In June of 2010, in the midst of the BP Gulf oil disaster, someone deep in the bowels of the U.S. State Department was considering a two-year delay in the Keystone XL pipeline project, according to documents released last week. Public concerns about the oil industry were peaking, and the $7 billion Canada-to-Texas oil sands pipeline, which had looked like a shoo-in at the beginning of 2010, was getting a closer look.
At one point, the State Department even asked a lawyer for TransCanada, the Alberta-based company that was trying to get a federal permit to build the pipeline, to provide an assessment of how such a delay would impact the company.
What happened to that request—or to the idea of possibly delaying federal approval of the pipeline—remains a mystery, crucial to understanding the decision-making process behind one of the biggest energy projects pending before the Obama administration. The pipeline would allow an enormous supply of a particularly dirty form of oil, locked up in Alberta's tar sands, to reach refineries in the Gulf of Mexico and markets around the world.
The documents, which the State Department released last week in response to a Freedom of Information Act request by Friends of the Earth, contain no further mention of a possible delay beyond an email thread that began on June 28 and petered out on June 30.
The documents do show, however, that TransCanada had special access to key State Department officials during this delicate period, when the future of the company's most important project hung in the balance. In 2009 TransCanada had begun ordering the large-diameter pipe it would need for the project. Evraz, the Russian company that got some of the business, announced that steel and pipe production for TransCanada’s order would begin in 2010.
TransCanada's most important link to the State Department was its Washington, D.C.-based lobbyist, Paul Elliott, who had been a senior member of Secretary of State Hillary Clinton's 2008 presidential campaign. A month earlier, Elliott had secured an exclusive meeting for TransCanada's CEO with a key State Department official, who coached him on what the company should insert into the public record.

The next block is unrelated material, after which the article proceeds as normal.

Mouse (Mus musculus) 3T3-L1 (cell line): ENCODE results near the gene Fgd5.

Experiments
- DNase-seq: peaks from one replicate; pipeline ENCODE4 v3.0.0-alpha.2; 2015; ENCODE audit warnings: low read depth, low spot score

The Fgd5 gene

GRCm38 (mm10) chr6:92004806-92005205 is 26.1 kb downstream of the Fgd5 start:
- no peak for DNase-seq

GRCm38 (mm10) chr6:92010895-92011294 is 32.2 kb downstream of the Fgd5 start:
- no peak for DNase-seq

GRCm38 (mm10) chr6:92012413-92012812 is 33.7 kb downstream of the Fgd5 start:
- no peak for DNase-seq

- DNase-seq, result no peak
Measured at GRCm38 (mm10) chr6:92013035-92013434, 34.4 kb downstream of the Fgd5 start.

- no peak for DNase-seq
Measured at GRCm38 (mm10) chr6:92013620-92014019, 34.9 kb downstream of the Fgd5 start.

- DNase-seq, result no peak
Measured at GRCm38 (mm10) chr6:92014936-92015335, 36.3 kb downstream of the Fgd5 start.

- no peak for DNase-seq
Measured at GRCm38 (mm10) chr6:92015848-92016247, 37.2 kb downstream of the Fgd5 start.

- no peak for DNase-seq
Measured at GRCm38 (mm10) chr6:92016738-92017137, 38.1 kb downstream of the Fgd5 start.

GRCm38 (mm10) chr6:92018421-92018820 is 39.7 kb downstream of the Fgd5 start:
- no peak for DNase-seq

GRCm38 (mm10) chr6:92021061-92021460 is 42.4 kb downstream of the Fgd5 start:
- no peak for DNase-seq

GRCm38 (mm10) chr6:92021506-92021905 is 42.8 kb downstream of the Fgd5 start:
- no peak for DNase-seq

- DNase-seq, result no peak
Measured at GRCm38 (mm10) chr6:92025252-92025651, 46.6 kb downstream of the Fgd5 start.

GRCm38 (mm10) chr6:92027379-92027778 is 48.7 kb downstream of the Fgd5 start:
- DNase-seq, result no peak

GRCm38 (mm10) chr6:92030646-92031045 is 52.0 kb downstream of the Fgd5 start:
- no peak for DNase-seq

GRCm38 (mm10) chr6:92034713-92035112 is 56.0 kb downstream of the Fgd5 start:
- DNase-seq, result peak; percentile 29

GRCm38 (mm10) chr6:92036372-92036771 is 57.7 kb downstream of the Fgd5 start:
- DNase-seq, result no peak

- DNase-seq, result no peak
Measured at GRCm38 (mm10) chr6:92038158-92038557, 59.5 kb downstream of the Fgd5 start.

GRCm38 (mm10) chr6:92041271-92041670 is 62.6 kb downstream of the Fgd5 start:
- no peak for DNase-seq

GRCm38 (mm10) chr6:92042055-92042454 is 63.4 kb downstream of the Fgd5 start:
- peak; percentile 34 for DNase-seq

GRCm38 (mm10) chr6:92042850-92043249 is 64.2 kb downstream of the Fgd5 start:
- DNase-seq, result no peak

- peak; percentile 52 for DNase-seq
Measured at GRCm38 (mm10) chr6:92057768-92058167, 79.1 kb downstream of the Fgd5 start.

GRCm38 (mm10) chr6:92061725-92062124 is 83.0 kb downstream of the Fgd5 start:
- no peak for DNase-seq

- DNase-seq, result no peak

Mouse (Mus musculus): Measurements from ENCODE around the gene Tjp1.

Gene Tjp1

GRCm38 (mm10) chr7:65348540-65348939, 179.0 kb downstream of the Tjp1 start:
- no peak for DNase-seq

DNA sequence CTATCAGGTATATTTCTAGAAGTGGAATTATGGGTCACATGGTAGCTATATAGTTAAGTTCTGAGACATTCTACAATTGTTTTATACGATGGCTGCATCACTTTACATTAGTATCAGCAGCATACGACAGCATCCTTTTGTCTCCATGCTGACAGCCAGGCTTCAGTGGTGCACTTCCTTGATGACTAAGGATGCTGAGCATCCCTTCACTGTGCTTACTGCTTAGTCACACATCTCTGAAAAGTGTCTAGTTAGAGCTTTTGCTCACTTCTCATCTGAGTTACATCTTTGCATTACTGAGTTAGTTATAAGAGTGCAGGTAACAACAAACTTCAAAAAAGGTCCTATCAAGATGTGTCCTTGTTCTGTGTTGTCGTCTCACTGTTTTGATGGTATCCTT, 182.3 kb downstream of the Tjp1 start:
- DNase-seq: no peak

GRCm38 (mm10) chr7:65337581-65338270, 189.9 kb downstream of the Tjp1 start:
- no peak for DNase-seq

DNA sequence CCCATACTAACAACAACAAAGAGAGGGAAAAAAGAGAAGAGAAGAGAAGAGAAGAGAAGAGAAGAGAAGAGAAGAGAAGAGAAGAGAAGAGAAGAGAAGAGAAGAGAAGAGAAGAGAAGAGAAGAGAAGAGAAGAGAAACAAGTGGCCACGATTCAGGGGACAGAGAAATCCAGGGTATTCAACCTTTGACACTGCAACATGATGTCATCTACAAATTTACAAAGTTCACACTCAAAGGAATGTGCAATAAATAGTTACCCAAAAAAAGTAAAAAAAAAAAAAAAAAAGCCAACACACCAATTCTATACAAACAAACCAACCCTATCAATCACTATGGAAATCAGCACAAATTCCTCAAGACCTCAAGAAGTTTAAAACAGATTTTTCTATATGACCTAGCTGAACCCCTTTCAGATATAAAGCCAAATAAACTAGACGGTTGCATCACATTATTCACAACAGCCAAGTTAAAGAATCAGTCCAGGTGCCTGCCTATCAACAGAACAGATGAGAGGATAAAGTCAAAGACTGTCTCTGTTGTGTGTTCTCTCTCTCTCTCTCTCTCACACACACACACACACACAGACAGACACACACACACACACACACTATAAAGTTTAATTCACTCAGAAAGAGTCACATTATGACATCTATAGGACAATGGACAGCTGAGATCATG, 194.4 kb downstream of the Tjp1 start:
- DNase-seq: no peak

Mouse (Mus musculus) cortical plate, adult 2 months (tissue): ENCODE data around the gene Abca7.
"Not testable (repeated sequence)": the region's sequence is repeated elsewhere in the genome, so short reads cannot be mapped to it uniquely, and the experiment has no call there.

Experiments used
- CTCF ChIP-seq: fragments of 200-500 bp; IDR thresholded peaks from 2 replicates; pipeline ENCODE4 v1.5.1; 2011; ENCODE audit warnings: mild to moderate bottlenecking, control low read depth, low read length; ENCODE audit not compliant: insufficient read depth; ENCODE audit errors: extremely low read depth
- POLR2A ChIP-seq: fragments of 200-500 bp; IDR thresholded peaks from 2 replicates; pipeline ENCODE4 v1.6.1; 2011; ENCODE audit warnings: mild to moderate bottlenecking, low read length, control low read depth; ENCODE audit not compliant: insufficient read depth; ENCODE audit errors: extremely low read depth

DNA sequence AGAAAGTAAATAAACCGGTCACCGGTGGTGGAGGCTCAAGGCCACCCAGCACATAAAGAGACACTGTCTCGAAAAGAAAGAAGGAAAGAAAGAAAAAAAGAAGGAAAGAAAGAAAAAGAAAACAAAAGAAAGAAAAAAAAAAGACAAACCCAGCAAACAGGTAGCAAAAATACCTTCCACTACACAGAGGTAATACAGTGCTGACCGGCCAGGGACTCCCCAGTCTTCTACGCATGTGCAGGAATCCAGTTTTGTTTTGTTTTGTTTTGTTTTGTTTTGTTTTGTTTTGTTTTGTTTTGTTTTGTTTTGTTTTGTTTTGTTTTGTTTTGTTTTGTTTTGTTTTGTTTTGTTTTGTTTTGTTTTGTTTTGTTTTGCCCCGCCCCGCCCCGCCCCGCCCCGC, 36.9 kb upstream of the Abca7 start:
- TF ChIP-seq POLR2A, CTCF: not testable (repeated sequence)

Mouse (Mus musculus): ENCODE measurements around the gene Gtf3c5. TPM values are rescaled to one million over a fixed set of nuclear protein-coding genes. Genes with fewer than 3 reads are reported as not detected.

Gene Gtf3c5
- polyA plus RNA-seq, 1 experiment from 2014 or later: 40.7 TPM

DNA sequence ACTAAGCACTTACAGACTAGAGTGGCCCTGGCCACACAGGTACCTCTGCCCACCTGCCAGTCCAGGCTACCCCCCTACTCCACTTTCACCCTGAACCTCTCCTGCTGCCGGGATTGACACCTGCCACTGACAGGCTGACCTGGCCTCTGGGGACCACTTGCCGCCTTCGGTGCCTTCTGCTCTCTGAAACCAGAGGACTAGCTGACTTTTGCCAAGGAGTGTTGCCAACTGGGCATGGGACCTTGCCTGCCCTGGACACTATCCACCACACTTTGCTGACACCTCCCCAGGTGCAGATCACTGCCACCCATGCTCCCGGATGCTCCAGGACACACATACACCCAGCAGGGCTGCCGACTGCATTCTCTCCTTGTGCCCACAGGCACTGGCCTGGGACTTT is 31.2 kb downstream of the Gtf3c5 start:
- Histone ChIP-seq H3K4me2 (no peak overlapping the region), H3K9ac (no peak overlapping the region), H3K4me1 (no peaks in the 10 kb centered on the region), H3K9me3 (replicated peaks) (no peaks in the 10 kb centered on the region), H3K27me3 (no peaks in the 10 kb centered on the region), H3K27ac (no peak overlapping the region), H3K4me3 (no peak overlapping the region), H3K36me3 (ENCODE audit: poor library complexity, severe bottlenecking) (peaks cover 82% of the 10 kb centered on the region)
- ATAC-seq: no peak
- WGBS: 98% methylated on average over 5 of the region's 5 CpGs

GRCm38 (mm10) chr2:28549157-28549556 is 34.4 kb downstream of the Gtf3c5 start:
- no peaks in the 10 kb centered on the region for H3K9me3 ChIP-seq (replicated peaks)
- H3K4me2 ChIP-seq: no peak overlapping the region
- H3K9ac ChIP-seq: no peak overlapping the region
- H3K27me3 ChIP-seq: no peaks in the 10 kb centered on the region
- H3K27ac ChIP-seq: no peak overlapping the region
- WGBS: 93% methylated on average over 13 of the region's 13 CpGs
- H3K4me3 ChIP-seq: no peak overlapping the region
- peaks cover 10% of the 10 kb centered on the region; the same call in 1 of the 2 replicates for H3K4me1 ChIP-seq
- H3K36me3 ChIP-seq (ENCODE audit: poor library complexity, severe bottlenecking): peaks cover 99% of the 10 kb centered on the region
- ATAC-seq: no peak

Now Elliott went to work again, relaying TransCanada's concern about the possible two-year delay to the office of the Secretary of State. His contact there was Nora Toiv, a special assistant who knew him from having also worked on the Clinton campaign. Toiv forwarded his note up the chain, and within two days it was slated for discussion with Secretary Clinton's Chief of Staff, Cheryl D. Mills. Like Elliott and Toiv, Mills had worked on Clinton's presidential campaign.
Nick Berning, the communications director with Friends of the Earth, said the newly released documents offer clear evidence of a conflict of interest involving the Secretary of State and her staff, which is unfairly tipping the scales in favor of the oil industry at the expense of public health and welfare.
"The State Department’s job is to act in the public interest, but this document implies State was looking out for a private oil firm instead," Berning said.
Friends of the Earth received 34 documents from the State Department in response to its freedom of information request, but plans to ask for more. Damon Moglen, the organization's climate and energy director, said attachments referenced in the emails are missing, along with notes that would have been routinely taken during meetings that TransCanada had with State Department officials. There is also evidence that some official business was being conducted between Elliott and State Department staffers via their personal email accounts, he said.
TransCanada spokesman Terry Cunha referred questions about the possible two-year delay, and about TransCanada's access to high-level officials, to the State Department.
"In the three years this project has been reviewed by the Department of State (DOS), we have submitted hundreds of pages of information, including the impact not approving this project would have, to the DOS. It’s all available from the DOS," Cunha said.
Calls to the State Department for further information were not returned.
Cunha rejected the idea that his company enjoys special access to the State Department.
"One other thing that I’d like to highlight,” he told InsideClimate News in an email, is that "the State Department has met with many interested organizations." He then listed 16 groups, most of them opponents of the pipeline, including Friends of the Earth.
TransCanada Gets Some Coaching
But the pipeline's opponents didn't enjoy the exclusive access that TransCanada had through Elliott, who was Secretary Clinton's national deputy director during her presidential campaign.
The documents show that in May 2010 Elliott had arranged for Hal Kvisle, president and CEO of TransCanada Corporation at the time, to meet with David Goldwyn, head of international energy affairs for the State Department.
"Our meeting with David Goldwyn and Michael Sullivan (another State Department official) was very productive," Elliott wrote to Toiv, his acquaintance from Clinton's campaign days. "David provided us with insight on what he'd like to see by way of on-the-record comment during this public comment period of this Keystone KXL draft environmental impact statement. We are working with our stakeholders, shippers and vendors to deliver on the insight David shared with us and to do so by the June 15 deadline."